It is estimated that the UK will have lost around one-quarter of its baseload electricity generating capacity by 2020 through the closure of aging nuclear and fossil-fuelled power stations. The question of how to replace this lost capacity is complicated by having to meet both climate change and energy security objectives. The aim of this article is to examine the effectiveness of current UK
energy policy in addressing this potential ‘energy gap’. A detailed review of secondary sources identified a number of key themes that suggested a gap in electricity generating capacity is unlikely because of the negative social, economic and political consequences. Importantly, the government cannot decide the future of the electricity sector alone; instead, change must be negotiated between multiple stakeholders with different agendas and interests in order to maintain democratic legitimacy.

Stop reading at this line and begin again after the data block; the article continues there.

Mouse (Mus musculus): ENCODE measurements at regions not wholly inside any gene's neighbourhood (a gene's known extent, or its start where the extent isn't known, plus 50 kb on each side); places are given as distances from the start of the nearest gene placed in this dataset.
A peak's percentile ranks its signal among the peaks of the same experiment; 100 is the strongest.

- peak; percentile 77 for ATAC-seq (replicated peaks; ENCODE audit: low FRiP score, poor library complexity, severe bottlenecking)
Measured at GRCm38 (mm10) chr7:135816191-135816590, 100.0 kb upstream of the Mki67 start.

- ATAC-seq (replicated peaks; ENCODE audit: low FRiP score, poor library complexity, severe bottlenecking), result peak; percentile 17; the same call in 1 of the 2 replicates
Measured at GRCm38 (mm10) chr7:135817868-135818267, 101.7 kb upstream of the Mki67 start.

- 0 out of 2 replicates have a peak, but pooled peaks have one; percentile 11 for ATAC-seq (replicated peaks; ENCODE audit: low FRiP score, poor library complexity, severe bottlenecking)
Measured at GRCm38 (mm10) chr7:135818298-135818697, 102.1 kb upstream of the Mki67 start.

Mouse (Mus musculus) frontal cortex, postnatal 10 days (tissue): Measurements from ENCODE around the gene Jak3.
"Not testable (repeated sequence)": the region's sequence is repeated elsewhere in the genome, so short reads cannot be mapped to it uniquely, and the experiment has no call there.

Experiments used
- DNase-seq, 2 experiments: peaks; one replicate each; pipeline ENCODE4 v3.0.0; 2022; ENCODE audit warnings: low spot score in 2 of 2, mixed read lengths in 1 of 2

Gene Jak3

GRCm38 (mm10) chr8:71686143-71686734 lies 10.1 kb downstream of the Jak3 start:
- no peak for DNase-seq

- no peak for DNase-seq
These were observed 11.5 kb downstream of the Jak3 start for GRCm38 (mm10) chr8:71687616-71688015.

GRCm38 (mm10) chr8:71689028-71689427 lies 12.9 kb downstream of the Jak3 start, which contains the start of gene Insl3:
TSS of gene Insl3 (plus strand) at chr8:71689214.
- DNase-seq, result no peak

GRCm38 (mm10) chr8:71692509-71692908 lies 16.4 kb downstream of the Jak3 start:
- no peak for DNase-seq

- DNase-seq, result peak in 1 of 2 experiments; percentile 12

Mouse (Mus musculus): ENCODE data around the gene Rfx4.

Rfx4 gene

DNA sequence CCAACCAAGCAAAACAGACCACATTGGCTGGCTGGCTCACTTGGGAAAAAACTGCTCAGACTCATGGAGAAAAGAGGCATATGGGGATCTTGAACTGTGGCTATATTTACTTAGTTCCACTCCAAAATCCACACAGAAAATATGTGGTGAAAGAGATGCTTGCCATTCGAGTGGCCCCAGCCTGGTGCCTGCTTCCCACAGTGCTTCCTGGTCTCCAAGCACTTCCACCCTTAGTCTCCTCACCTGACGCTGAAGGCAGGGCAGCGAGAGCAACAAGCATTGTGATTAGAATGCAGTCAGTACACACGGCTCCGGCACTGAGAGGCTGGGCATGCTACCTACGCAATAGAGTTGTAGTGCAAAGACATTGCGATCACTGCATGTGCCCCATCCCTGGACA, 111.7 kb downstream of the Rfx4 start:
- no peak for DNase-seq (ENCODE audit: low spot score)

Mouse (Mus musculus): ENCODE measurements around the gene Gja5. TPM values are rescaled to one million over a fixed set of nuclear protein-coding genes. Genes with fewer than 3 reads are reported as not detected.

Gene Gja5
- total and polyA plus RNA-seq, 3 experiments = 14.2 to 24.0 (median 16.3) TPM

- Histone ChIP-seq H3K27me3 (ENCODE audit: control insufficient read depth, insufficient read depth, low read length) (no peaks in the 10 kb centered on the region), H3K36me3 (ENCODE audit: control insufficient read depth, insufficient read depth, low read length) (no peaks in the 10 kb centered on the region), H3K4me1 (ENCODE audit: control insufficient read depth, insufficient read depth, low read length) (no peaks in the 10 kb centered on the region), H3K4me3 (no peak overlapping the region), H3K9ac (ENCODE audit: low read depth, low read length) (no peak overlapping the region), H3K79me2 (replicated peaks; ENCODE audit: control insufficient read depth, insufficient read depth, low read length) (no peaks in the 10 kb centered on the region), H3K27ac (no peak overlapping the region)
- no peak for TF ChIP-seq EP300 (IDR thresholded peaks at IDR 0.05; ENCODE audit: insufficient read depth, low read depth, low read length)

The discussion concludes by suggesting the reason the government is struggling to formulate a coherent electricity policy is due to the fact it is as much a socio-political task, as a technical and economic challenge.
Keywords: Electricity, Energy Policy, Energy Gap, Nuclear Power, Fossil-fuelled Power, Climate Change, Renewables.
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